Given that Tunisia has never organized free and fair elections in the past, and given that the people of Tunisia have minimum trust in the institutions of the state and the government (especially the Ministry of Interior) which are still heavily dominated by former RCD members and officials, and also given how critical these elections will be to the success of Tunisia’s transition to a real and genuine democracy, the best way to guarantee that the elections will be free and fair is to organize them under international supervision (level 3).
Some Tunisians will object to this idea for fear that international supervision will amount to “interference” in the political process or reduction in the sovereignty of Tunisia. To the contrary, the international community, especially the United Nations, and tens of international NGO’s have amassed decades of experience and expertise in designing, implementing, and monitoring free and fair elections in various countries around the world. They are much less likely to take sides or to favor one party against the other, since they are vested in credible and free elections.
The Tunisian people are rightly worried about the ultimate success of their peaceful and democratic revolution, and about attempts of the “old guard” to derail it or steal its fruits. They also have an understandably strong sense of pride and ownership of their revolution.
However, the experience of previous transitions demonstrates that monitoring and other forms of external assistance can not only be delivered in ways which respect the sovereignty of the host country, but that experience actually enhances sovereignty by transferring skills and insights, and boosting the capacity of civil society and other local actors and institutions.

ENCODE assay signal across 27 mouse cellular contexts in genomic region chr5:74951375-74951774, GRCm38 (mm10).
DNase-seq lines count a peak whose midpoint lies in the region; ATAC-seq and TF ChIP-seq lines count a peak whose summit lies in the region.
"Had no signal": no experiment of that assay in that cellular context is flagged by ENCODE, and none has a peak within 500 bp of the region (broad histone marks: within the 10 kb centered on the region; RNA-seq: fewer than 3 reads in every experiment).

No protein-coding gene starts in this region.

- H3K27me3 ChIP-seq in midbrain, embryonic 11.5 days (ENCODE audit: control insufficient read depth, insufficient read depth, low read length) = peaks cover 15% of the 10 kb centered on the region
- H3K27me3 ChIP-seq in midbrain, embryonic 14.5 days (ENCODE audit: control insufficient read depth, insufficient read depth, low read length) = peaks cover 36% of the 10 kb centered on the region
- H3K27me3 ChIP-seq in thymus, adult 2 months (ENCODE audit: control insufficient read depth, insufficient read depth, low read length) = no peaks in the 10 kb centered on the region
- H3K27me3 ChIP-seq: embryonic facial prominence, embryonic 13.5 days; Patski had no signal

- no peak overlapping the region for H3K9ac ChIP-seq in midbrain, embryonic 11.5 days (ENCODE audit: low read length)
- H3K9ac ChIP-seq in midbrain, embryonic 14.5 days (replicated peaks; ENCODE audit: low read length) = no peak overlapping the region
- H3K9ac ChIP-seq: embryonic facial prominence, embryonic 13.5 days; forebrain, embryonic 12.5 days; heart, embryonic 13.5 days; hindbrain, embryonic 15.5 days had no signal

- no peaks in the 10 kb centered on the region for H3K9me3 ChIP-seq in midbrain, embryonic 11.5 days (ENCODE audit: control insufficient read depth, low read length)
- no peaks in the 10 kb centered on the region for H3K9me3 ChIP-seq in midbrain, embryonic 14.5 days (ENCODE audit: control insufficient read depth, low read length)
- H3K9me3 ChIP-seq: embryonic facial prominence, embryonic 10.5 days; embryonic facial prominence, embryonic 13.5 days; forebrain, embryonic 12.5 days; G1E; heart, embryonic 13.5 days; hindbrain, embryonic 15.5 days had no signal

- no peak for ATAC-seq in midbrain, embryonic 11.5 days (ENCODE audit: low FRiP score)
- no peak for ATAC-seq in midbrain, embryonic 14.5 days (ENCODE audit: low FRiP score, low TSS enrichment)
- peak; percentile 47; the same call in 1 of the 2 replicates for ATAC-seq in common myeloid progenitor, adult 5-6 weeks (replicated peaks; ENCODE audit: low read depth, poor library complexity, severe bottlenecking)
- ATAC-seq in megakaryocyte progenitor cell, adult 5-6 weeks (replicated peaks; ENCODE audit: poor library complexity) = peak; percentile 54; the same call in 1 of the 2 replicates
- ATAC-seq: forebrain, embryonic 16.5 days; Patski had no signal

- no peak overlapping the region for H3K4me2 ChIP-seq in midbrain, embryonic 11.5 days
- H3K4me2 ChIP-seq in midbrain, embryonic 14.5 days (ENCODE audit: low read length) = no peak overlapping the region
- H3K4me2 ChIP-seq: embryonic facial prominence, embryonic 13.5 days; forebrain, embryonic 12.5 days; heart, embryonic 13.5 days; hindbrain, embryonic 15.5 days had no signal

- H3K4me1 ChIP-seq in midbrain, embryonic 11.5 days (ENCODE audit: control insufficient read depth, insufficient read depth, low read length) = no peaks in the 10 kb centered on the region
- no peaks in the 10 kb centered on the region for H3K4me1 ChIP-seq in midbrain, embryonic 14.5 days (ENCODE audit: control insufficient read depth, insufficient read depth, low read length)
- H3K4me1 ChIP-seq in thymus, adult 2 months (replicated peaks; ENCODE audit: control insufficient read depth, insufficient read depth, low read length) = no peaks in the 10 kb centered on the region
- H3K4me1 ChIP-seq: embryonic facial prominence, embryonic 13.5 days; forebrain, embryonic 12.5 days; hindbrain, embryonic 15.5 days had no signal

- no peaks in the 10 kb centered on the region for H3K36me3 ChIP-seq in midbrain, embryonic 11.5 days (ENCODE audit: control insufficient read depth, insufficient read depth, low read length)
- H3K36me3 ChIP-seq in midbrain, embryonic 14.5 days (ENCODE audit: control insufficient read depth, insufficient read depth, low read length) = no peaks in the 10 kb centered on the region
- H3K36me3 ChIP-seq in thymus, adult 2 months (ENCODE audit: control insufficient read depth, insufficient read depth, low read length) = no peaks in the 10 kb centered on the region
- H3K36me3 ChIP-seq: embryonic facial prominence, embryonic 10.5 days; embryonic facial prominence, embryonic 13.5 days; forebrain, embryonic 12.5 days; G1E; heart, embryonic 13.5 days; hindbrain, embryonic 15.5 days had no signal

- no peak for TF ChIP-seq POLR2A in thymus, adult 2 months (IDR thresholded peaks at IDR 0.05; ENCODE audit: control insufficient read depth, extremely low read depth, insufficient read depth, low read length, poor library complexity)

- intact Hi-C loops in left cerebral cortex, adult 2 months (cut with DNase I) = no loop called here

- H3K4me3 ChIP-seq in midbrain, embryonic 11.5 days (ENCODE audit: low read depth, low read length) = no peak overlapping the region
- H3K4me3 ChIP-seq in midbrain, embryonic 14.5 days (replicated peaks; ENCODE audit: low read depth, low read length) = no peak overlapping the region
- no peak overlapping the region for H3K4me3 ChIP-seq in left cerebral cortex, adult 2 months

The International Forum for Democratic Studies recently issued a Tunisia working group report, which found that on electoral framework and administration”, “given past sham elections, there is a serious lack of knowledge and capacity.” It is doubtful that such knowledge and capacity can be acquired in the next six months or year. That is why we need to bring thousands of international monitors to guarantee that the elections will be free and fair. Otherwise, I am afraid that the turmoil will continue, and many Tunisians will not believe the outcome of the elections.
It is crucial that the next elections (to elect the Constitutional Assembly on July 24) be totally free, fair and credible in the eyes of all Tunisians. There has to be absolutely no doubt about the elections or their outcome, in order for all Tunisians to continue to believe in their nascent democracy, remain engaged in the political process, and avoid further instability or turmoil. This is critical for the success of the democratic revolution and the transition to democracy in Tunisia.
In light of all this, the Tunisian government and all Tunisians should appeal for help from the international community in organizing, implementing, and monitoring the next elections. In a few years, once democracy is more established and the institutions of democracy are stronger and more credible, Tunisia can hopefully organize free and fair elections on its own.
Successful and credible elections can pave the way for real democracy.
CSID is suported by the National Endowment for Democracy.